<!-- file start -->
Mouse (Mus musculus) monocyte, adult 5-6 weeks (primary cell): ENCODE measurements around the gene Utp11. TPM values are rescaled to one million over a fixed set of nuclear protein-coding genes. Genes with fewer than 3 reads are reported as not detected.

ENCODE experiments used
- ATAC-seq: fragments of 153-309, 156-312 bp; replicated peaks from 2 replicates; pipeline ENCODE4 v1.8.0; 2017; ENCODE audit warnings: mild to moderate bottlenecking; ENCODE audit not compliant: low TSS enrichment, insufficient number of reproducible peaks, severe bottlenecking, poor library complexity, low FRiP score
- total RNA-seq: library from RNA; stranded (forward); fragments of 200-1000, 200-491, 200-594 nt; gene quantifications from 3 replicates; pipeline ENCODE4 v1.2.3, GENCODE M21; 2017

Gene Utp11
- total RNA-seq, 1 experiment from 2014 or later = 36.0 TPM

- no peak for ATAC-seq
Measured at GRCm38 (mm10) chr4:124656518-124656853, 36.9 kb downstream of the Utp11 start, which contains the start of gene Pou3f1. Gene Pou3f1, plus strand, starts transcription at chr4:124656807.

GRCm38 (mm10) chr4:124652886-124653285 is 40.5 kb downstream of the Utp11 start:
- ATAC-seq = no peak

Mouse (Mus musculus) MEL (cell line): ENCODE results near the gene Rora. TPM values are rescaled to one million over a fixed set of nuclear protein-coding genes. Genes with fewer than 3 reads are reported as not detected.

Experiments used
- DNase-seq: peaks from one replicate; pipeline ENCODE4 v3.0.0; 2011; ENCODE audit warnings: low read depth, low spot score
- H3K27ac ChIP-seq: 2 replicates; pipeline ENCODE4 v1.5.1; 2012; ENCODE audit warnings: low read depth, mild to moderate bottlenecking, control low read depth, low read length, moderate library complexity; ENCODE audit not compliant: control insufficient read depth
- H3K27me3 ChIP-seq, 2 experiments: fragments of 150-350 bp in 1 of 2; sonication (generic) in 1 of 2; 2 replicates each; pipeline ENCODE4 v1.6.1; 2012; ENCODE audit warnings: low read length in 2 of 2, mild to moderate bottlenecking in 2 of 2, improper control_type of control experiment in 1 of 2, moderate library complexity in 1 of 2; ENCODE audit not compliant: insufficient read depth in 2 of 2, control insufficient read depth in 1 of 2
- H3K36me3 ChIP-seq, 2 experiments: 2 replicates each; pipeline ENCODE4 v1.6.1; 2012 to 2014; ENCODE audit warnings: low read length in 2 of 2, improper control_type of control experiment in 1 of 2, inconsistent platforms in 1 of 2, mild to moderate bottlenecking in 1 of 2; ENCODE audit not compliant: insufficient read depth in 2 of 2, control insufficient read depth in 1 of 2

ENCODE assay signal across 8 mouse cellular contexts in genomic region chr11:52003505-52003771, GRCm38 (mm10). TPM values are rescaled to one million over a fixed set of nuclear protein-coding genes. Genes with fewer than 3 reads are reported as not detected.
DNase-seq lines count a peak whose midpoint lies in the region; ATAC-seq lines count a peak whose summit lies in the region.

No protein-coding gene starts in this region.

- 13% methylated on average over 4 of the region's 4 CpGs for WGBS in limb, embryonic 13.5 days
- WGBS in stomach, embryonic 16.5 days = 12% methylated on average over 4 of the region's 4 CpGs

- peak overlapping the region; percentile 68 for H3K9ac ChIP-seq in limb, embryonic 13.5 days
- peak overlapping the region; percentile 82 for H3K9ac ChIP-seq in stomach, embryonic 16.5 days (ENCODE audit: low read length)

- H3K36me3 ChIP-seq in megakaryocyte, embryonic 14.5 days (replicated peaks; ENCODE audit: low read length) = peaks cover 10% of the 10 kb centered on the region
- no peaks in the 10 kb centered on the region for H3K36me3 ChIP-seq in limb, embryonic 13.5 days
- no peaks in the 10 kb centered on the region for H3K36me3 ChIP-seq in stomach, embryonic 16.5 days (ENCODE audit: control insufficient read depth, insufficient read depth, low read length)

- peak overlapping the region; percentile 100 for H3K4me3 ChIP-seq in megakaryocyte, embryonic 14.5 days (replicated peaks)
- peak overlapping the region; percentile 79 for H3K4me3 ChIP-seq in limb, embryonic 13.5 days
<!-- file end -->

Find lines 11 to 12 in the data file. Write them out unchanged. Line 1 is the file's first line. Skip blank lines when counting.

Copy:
Mouse (Mus musculus) MEL (cell line): ENCODE results near the gene Rora. TPM values are rescaled to one million over a fixed set of nuclear protein-coding genes. Genes with fewer than 3 reads are reported as not detected.

Experiments used